Hospitality

Veganism is On the Rise and QSRs Need to Adapt

Image Credit: Unsplash 11/08/17 (Simon Matzinger)

The Gist: The popularity of veganism increased between 2016 and 2017, with Generation Z leading the change. We predict that Quick Serve Restaurants will be among the first to feel the effects of these changing dietary habits of young people, and will need to adapt to accommodate the vegan lifestyle.


Earlier this year, international food and restaurant consultants, Baum + Whiteman, released their 2018 food and beverage forecast. In the forecast’s third chapter, the duo predicted plant-based foods will be the top trend of 2018.

Among other data, this report cites a 90% increase in vegan searches according to Google’s trend mappers. So, whether or not people are adopting a vegan lifestyle, there’s undoubtedly growing awareness and curiosity around the topic.

CivicScience data seem to confirm that, while it may not take off as early as 2018, plant-based diets are on a slow and steady increase. Overall, respondents saying that they follow a vegan diet increased from 1% before 2017 to 2% in 2017.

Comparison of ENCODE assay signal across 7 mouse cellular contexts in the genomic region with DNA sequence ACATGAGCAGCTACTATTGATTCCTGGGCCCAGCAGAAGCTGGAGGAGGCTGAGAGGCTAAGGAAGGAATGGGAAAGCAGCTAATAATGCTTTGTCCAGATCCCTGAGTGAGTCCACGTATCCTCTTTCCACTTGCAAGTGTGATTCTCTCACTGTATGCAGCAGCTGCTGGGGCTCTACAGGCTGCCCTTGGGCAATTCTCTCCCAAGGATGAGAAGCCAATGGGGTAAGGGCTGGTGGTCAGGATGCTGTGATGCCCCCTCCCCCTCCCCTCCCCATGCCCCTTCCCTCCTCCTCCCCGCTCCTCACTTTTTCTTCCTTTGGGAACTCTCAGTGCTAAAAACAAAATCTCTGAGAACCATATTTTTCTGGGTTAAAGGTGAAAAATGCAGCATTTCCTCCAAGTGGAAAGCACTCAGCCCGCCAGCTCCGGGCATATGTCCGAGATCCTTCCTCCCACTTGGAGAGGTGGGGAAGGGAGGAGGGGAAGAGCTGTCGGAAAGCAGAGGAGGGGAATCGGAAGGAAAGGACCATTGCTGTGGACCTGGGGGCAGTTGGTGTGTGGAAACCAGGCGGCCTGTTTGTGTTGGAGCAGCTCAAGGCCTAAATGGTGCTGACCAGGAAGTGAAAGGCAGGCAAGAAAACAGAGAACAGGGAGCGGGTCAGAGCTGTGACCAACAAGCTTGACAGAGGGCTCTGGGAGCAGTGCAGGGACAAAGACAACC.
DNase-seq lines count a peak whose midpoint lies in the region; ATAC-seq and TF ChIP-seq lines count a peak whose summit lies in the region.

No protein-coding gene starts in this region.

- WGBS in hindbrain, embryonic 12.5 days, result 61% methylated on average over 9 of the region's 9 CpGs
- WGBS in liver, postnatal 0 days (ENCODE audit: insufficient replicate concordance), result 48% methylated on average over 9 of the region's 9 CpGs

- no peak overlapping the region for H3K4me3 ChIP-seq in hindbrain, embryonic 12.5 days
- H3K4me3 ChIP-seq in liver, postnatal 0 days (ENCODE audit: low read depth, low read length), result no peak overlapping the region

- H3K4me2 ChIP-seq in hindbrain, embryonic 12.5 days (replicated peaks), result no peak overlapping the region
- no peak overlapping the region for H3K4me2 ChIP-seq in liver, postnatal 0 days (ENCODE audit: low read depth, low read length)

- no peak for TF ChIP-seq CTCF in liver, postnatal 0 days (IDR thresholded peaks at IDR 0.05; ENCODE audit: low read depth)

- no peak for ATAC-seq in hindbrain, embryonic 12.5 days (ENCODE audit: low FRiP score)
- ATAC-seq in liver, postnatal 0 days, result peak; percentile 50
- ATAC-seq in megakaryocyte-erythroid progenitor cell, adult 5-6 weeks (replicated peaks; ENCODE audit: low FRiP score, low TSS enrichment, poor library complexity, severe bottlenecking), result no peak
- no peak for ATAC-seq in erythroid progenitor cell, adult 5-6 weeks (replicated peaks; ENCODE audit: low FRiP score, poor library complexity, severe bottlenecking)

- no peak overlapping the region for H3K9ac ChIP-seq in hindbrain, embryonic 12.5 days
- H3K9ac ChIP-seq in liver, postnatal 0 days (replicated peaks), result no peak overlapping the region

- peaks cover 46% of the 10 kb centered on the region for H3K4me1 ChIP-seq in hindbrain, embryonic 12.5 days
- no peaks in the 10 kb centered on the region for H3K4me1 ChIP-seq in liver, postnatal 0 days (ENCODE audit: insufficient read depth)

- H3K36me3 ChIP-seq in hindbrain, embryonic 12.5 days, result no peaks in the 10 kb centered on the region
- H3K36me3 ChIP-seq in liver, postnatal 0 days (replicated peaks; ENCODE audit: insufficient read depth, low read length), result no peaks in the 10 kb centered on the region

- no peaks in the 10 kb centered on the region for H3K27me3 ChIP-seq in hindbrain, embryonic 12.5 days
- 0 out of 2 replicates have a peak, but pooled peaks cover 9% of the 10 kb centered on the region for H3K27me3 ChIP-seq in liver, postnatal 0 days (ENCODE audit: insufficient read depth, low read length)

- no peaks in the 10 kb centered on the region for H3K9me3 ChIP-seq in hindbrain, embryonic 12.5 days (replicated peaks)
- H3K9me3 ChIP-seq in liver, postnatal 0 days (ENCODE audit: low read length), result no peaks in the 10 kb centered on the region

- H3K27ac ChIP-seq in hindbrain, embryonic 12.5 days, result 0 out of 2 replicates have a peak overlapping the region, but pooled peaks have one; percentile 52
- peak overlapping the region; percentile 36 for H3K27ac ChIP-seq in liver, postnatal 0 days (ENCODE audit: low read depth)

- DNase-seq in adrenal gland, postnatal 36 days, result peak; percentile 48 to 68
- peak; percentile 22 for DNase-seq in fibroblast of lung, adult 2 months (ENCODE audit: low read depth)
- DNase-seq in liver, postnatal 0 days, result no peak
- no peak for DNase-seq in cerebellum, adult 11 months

CivicScience data shows that veganism increased since last year

No, 1% isn’t wildly game-changing, but it is a sign of change. So,we decided to look at the breakdown of the overall population to find exactly who was the engine of change.

Turns out, it’s Generation Z.

By the end of 2016, only 4% of Gen Z claimed to be vegetarian and 3% claimed to be vegan.

CivicScience data shows that vegans and vegetarians in generation z increased by 2% since last year

As of now, 7% say they are vegetarian and 5% are vegan.

Vegetarian Millennials remained static between 2016 and 2017 and vegan Millennials increased from 3% to 4%. Generation X and Baby Boomers showed no change.

What this means is, as the oldest members of Gen Z transition into adulthood, they could be the catalyst for a shift in how Americans eat. And restaurants aren’t ready.

Vegan Quick Serve Restaurants

According to the report from Baum + Whiteman, “’plant-based’ is the new ‘organic,’ just not in restaurants.” But restaurants will need to start accommodating the vegan diet if they want to remain top-of-mind.